The speed cameras are mobile units, the cameras that are in fixed positions are well documented (or vandalised) and so to catch people temporary speed traps are set up. This will allow them to be configured with an accuracy acceptable to the courts. Should there be any doubt as to the accuracy of the equipment used, any good or even crap barrister would be able to get the charge quashed by the judge in lieu of any other evidence (skid marks, etc).

Britain is a strange country for cars, the cramped roads cause a lot of hate AND cameraderie amongst drivers. When the law changes whole groups of motorists will get together to try to test and break it when the day before they were leaning on horns and swearing at each other. Any loophole will be jumped on en masse and so accuracy is paramount with regards to technology used for speed traps. This is all mainly Jeremy Clarkson's fault.

Comment: Re:Justice (Score 3, Informative) 353

by SmallMonkeyPirate (#31791336) Attached to: PS3 Owner Refunded For Missing "Other OS"

In the UK you possibly wouldn't even need to take them court yourself. Merely report the retailer to Trading Standards (the govt dept for these kind of things for you non-Brits) detailing the advertising for the product at the time of purchase and how you believe the law has been broken and they will do it for you if your claim is valid.

Not only that, if they are successful they can also order other companies to offer refunds/discounts/compensation should they also have sold the product without those consumers having to go through the same process.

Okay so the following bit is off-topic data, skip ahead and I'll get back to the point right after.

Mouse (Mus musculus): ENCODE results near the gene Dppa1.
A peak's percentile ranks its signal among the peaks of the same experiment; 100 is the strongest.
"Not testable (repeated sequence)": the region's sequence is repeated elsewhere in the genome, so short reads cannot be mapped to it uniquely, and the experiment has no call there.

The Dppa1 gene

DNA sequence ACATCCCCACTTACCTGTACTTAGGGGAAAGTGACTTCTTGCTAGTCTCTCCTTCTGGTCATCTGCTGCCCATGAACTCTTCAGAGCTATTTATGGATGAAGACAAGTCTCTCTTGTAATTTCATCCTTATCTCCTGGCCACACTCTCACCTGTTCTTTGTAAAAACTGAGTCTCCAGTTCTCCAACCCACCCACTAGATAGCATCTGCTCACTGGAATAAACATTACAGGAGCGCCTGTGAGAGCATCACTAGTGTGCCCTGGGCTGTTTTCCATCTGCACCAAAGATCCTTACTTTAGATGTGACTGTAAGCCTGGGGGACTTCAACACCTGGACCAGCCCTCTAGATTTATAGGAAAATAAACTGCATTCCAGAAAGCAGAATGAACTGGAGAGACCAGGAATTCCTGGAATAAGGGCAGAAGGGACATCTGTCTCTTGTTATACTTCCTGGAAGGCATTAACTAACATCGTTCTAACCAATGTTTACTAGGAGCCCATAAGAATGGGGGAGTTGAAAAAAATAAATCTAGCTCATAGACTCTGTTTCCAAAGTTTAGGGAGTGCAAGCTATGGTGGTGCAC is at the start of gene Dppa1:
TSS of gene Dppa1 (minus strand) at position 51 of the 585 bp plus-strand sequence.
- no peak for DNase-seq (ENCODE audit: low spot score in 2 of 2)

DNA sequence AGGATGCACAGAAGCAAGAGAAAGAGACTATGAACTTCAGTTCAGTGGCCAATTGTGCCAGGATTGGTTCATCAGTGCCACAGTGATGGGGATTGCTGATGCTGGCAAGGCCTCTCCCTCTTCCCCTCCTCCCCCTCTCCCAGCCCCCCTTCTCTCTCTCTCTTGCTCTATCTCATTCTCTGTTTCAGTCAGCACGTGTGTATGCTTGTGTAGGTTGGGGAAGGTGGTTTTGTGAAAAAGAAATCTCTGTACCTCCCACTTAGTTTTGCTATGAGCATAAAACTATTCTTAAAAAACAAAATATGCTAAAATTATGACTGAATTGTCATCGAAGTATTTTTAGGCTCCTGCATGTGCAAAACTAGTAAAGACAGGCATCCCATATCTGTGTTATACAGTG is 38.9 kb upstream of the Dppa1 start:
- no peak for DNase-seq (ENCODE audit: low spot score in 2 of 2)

Going down this route means the govt not the consumer funds the legal action should the claim be valid and the company concerned dispute their breach of the law. Additionally in the UK we also have the pleasing effect of BBC1's consumer program Watchdog, if they take up your case the company will find themselves having a 10 minute grilling of their services and how they have broken the law viewed by several million prime time viewers. Watchdog is such an institution here that a bad press from them can have very serious repercussions on your sales, and will probably make the daily newspapers the next day in some form (probably the Daily Mail with a headline like "Amazon product lies killed Diana!"). This is what Amazon really fears.

Comment: Re:NTL in the UK are fine (Score 1) 688

by SmallMonkeyPirate (#15452656) Attached to: ISPs Offer Faster Speeds, Why Don't We Get Them?
I have been with NTL (previously NYNEX and Cable n Wireless)for 10 years or so now. I currently have a 2meg conn and my average is about 1.4 - 1.8 when tested at www.bandwidthplace.com/speedtest/ . I test it every now and then and rarely have any problems. Broadband in the UK is a very cut-throat business so perhaps we get the better speeds because of the large number of suppliers available and that its easier to upgrade hardware in a small country with a high density population (UK) than it is a large country with a low density population (USA).